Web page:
I promised a story behind the name, and here it is:
My father is not one to take his responsibilities in life lightly. Everything he does, to him, is a BIG DEAL. This includes all tasks from his pastoral duties to cooking a family meal to household repairs. Consider:
When cooking a meal for two or four, it is important to use the biggest pot possible, because why cook for one meal when you can cook for six, or even seven?
When shopping for groceries, remember to pick up little yellow tubs of butter and bags of potatoes each shopping trip, for one never knows how much butter or potatoes one might need at any given moment.
When patching nail holes in a wall because your wife has once again decided to redecorate, it is not only important to paint carefully over the patched holes, but hell, why not just redo the entire wall?
When purchasing supplies for a home renovation project, buy widely from all product aisles, then lose the bags in your enormous, enormous tool room, then find them all one day and decide its not exactly the product you need, so go out again for a hammer, and come back with a tablesaw.
When gathering necessities for your yearly deer hunting trip, remember to not only buy brand new, top-of-the-line silk long johns, but also hand warmers, feet warmers, special boots, gloves and some sort of sub-zero-grade overcoat that could make an Eskimo sweat.
Now, I love my father very much, but boy, does he like to just DO things, which is why he earned the nickname, “The King of Overkill.” We call him that when he serves up enough curry to feed a whole village in India, or when he decides that making venison jerky would be super fun and then proceeds to dry enough deer to fill an entire kitchen.
One instance, however, is more memorable than any other to me. I happened to be about seventeen, and had just started to experience the worst menstrual cramps of my life. Both parents had always taught their children to be extremely independent. If we needed or wanted something from the store that was not a basic food staple, we should get in the car, gather some cash, and go buy it. Well, this time, I needed period supplies, but was seriously, seriously sick enough that I just couldn’t go. My mom was busy doing who-knows-what, so she asked my dad if he would go, since he was already out the door to the store (to buy little yellow tubs of butter, no doubt).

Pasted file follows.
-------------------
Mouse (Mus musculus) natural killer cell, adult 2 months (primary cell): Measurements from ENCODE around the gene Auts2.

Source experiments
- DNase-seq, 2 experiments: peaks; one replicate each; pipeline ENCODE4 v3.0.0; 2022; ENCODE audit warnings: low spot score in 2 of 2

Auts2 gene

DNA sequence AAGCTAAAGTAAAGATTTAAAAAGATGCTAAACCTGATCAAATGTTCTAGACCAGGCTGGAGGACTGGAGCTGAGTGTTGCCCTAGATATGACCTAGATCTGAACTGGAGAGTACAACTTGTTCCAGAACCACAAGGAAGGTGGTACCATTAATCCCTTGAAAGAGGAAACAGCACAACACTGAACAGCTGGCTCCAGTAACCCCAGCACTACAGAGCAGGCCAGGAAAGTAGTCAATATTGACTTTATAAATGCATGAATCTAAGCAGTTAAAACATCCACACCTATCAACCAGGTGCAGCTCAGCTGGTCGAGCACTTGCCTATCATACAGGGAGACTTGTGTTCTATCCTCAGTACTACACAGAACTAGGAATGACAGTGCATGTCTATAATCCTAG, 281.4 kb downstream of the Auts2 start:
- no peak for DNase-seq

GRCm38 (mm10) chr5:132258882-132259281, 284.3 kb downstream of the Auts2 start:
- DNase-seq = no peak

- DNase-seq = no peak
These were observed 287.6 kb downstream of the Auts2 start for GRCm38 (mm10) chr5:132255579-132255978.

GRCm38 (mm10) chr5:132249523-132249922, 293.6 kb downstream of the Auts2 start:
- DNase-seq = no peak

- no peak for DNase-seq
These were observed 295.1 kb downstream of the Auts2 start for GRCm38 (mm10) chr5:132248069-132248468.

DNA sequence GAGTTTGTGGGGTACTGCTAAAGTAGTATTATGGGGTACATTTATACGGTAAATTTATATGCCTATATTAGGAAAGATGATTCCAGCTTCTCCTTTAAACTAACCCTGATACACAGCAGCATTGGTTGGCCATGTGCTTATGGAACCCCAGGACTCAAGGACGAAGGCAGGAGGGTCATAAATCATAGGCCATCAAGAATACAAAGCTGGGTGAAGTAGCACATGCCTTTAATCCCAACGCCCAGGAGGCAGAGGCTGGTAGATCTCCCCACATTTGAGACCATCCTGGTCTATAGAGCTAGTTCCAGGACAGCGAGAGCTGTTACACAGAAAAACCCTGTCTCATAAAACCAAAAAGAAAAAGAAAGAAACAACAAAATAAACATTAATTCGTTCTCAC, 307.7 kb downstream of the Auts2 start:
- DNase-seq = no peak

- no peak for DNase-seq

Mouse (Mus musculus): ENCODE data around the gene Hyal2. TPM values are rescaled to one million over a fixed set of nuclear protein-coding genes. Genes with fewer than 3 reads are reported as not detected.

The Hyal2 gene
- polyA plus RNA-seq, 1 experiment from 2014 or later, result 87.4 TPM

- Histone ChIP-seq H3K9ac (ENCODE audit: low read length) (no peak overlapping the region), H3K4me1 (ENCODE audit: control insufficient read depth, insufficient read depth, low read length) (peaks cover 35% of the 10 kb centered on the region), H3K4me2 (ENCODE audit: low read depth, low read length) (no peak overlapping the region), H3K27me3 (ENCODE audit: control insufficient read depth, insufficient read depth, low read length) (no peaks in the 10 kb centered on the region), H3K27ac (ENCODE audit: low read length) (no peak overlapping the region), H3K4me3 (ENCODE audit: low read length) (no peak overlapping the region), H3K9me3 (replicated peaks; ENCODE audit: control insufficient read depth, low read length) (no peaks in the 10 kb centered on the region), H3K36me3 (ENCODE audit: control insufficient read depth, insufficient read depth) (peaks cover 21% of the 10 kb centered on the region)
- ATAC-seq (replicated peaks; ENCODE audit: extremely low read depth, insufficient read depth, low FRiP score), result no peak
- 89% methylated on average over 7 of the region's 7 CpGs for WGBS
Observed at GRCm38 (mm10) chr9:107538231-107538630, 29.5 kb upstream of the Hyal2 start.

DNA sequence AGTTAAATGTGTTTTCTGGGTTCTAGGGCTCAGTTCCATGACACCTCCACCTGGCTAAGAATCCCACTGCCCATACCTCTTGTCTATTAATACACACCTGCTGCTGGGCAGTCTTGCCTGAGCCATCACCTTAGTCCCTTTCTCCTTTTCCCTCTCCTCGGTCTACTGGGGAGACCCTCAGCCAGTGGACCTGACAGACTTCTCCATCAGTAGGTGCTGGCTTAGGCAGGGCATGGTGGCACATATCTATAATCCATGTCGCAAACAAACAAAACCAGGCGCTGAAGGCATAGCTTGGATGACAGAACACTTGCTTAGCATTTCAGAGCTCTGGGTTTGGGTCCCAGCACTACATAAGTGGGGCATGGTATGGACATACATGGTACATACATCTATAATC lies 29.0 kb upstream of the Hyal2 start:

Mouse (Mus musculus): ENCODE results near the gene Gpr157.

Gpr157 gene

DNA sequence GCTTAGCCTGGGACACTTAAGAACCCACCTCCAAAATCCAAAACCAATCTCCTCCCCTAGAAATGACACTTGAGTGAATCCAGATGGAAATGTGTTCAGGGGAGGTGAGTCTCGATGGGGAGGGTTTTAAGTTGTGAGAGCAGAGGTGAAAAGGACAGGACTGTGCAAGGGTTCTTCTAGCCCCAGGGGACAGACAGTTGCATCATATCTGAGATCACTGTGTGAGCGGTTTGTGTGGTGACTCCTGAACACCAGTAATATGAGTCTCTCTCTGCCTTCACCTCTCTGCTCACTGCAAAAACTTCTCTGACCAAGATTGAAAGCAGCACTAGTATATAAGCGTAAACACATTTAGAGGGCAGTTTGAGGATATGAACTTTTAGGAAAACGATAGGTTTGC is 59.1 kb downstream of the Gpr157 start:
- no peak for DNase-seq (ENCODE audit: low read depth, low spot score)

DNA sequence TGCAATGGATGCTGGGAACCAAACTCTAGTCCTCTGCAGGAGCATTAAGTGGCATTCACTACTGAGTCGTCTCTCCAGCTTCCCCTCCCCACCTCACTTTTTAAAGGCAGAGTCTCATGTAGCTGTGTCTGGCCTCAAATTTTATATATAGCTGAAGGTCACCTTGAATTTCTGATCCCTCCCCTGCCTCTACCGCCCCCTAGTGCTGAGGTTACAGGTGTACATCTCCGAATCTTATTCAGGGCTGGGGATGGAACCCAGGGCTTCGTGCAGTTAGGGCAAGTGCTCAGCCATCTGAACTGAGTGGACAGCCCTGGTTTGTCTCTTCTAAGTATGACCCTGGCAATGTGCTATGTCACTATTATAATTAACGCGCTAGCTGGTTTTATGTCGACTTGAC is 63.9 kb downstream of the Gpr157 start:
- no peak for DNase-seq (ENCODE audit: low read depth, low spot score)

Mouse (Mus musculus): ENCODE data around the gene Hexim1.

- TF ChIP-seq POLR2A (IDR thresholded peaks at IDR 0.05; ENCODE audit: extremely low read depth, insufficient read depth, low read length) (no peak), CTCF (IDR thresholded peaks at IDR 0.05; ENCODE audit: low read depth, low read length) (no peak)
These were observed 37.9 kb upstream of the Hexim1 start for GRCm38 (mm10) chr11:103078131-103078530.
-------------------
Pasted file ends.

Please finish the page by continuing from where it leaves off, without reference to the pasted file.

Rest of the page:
He came back with—I am not joking—TWO industrial size boxes of panty-liners, enough pads for a year, and I think (?) three boxes of tampons. I believe he supposed that if he had to go and get this embarassing purchase once, he better never have to do it again. My mom and I were alternately amused and horrified at his purchase...what the eff??
The best part, though, was apparently when he finished checking out and had his bags and bags of cotton, string, adhesive and plastic, the bemused lady at the checkout waved and called out as he was leaving, “Have a nice month!” He told us this last fact sheepishly...but, of course, he never, ever had to go to the store for those items again. Perhaps he finds temporary embarrassment a good trade off for long-term humiliation.
Well, at least it's a good nickname...